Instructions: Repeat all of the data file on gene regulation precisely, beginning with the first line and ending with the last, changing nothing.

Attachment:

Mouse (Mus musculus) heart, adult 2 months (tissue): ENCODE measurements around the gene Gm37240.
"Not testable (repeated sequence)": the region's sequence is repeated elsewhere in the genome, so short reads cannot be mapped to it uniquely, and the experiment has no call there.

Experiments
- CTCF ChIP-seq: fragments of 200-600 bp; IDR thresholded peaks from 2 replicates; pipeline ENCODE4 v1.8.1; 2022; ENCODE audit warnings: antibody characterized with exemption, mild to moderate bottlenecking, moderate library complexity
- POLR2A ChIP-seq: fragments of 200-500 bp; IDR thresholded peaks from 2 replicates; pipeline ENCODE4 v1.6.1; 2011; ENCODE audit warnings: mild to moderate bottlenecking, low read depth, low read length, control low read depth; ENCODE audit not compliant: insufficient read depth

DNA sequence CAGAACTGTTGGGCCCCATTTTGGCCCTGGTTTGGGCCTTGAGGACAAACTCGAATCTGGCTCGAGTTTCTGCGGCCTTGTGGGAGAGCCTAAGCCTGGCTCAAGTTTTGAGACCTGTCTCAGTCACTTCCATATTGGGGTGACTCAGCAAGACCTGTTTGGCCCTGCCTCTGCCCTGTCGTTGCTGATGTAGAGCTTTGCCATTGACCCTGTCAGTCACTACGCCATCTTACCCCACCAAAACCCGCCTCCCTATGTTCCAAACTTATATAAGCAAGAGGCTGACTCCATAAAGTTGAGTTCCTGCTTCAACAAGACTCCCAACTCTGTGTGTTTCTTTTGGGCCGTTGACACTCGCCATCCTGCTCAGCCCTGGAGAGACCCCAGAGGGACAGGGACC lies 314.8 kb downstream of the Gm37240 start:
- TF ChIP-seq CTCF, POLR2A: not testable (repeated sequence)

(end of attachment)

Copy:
Mouse (Mus musculus) heart, adult 2 months (tissue): ENCODE measurements around the gene Gm37240.
"Not testable (repeated sequence)": the region's sequence is repeated elsewhere in the genome, so short reads cannot be mapped to it uniquely, and the experiment has no call there.

Experiments
- CTCF ChIP-seq: fragments of 200-600 bp; IDR thresholded peaks from 2 replicates; pipeline ENCODE4 v1.8.1; 2022; ENCODE audit warnings: antibody characterized with exemption, mild to moderate bottlenecking, moderate library complexity
- POLR2A ChIP-seq: fragments of 200-500 bp; IDR thresholded peaks from 2 replicates; pipeline ENCODE4 v1.6.1; 2011; ENCODE audit warnings: mild to moderate bottlenecking, low read depth, low read length, control low read depth; ENCODE audit not compliant: insufficient read depth

DNA sequence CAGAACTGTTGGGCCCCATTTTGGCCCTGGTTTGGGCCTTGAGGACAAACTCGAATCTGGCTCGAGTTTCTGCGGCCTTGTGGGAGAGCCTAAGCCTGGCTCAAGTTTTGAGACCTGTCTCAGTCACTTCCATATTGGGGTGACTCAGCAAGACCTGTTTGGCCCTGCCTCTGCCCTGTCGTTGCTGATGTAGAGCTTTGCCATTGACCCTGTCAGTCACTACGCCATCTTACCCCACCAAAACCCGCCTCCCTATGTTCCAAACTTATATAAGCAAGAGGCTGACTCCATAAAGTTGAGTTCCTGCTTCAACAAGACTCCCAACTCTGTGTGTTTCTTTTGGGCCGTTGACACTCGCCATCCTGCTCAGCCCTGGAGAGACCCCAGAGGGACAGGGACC lies 314.8 kb downstream of the Gm37240 start:
- TF ChIP-seq CTCF, POLR2A: not testable (repeated sequence)